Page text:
Department of Environmental Protection (DEP) Deputy Secretary for Water Management Cathleen Myers has recognized 17 Pennsylvania watershed groups for their efforts in implementing community-led restoration activities in the Chesapeake Bay watershed.
The groups were awarded more than $650,000 in Chesapeake Bay Small Watershed Grants to develop watershed management plans and innovative, local programs to improve water quality and restore habitats within the Chesapeake Bay watershed.
"Pennsylvania contributes more than half of the Chesapeake Bay's fresh water through the Susquehanna and Potomac watersheds," Myers said. "With the help of programs like this and Growing Greener, Pennsylvania watershed groups can continue to work at the local level toward improving water quality crucial to the return of abundant plant and animal populations in the Chesapeake Bay."
The Chesapeake Bay Small Watershed Grants Program provides grants to organizations working on a local level to protect and improve watersheds in the Chesapeake Bay basin, while building citizen-based resource stewardship. The program promotes community-based efforts to develop and implement conservation strategies to protect and restore the diverse natural resources of the Chesapeake Bay and its watershed.
Bay restoration leaders last week announced the grants that will provide more than $2.7 million for watershed restoration activities in the six-state Chesapeake Bay watershed. Since its inception, the program has funded nearly $10 million in Bay restoration activities.
The National Fish and Wildlife Foundation administers the Chesapeake Bay Small Watershed Grants Program in partnership with the Chesapeake Bay Program. The program is authorized under the Clean Water Act.
Primary funding is provided by the U.S. Environmental Protection Agency's (EPA) Chesapeake Bay Program Office. Additional funding is provided by the National Oceanic and Atmospheric Administration (NOAA) Community-Based Restoration Program, the U.S. Forest Service, the Natural Resources Conservation Service, the Department of the Interior's Office of Surface Mining and the Keith Campbell Foundation for the Environment.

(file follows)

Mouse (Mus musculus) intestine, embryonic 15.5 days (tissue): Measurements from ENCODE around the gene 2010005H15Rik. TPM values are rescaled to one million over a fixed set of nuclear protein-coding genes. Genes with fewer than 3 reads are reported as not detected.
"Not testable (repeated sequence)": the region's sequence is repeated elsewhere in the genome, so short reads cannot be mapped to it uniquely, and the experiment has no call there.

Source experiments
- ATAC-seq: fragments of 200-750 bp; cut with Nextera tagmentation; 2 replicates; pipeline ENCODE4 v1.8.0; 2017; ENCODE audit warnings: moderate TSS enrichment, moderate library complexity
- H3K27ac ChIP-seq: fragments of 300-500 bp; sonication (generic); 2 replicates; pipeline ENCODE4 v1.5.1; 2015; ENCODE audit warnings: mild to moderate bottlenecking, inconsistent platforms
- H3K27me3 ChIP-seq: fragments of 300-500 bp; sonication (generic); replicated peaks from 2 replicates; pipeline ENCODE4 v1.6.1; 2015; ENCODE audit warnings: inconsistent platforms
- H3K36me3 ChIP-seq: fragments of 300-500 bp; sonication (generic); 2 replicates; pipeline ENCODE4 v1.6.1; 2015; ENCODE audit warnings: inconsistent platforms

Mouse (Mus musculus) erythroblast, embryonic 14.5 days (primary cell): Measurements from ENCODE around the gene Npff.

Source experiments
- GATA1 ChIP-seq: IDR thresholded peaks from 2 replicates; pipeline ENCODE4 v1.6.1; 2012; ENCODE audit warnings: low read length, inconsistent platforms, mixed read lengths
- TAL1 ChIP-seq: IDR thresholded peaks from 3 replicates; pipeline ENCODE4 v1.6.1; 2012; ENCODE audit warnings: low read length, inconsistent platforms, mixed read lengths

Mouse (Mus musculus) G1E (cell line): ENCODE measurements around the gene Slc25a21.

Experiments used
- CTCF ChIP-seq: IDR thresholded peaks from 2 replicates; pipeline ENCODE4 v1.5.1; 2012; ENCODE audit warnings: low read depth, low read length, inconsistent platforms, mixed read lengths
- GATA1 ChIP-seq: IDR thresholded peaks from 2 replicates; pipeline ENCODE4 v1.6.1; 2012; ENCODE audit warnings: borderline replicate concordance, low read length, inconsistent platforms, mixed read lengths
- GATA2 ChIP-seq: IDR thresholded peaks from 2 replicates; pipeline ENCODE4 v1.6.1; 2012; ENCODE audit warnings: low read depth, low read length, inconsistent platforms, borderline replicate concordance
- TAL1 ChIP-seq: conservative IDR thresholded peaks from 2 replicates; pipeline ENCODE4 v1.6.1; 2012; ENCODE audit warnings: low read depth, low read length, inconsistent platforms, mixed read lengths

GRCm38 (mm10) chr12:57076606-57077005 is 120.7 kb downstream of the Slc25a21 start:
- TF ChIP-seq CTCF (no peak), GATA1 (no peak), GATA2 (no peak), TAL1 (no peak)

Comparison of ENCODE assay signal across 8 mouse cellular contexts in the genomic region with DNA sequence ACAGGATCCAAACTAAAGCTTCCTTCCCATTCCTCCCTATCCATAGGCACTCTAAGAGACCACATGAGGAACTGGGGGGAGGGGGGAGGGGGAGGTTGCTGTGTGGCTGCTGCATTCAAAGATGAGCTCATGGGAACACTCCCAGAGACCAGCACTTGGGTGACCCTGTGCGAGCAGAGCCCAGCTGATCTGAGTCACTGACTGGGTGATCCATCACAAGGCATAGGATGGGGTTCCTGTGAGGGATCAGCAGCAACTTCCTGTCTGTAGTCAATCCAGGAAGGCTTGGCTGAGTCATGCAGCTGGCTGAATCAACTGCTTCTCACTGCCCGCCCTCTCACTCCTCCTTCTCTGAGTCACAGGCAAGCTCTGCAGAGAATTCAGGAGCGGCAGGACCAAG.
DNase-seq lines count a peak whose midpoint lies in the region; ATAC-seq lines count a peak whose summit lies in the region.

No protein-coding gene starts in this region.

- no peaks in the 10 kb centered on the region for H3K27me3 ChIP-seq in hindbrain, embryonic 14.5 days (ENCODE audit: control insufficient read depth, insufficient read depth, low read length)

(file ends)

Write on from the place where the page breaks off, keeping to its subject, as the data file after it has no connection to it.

For more information on the Chesapeake Bay Program, visit the PA PowerPort at www.state.pa.us, PA Keyword: "Chesapeake Bay."
The following is a list of Pennsylvania 2003 Chesapeake Bay Small Watershed Grant recipients.
Alliance for the Chesapeake Bay - $35,000 for a Citizen Engagement and Monitoring Program.
Center for Watershed Protection - $40,000 to build capacity for watershed organizations.
Chesapeake Bay Foundation - $35,000 for the Stream Stewardship Program.
Graham Township - $35,000 for the Upper Alder Run Watershed Assessment.
Izaak Walton League of America - $40,000 for the Susquehanna Watershed Leadership Initiative.
Muncy Creek Watershed Association Inc. - $5,000 for Muncy Creek Watershed Outreach.
Octoraro Watershed Association - $25,000 for Pennsylvania Amish Farmland Conservation and Education.
Pennsylvania Environmental Council - $25,000 for Municipal Storm Water Management.
Pennsylvania Environmental Council - $25,000 for a Land-Use Fragmentation Study.
Pennsylvania Organization for Watersheds and Rivers - $35,000 for citizen monitoring of a dam removal.
River Network - $25,000 for the Watershed Restoration Institute.
Rush Township - $35,000 for the Trout Run Watershed Assessment.
SEDA Council of Governments - $35,000 for the Susquehanna Greenway Partnership Plan.
Spring Creek Watershed Community - $50,000 for the Spring Creek Buffer Restoration.
Trout Unlimited - $50,000 for the Iron Stone Mill Dam.
Trout Unlimited and Kettle Creek Watershed Association: Community Legacy Grant Recipient - $100,000 for the Kettle Creek Watershed Program.
Western Pennsylvania Conservancy - $48,500 for the Conservation-Based Beef Production Project.
Source: Pennsylvania Department of Environmental Protection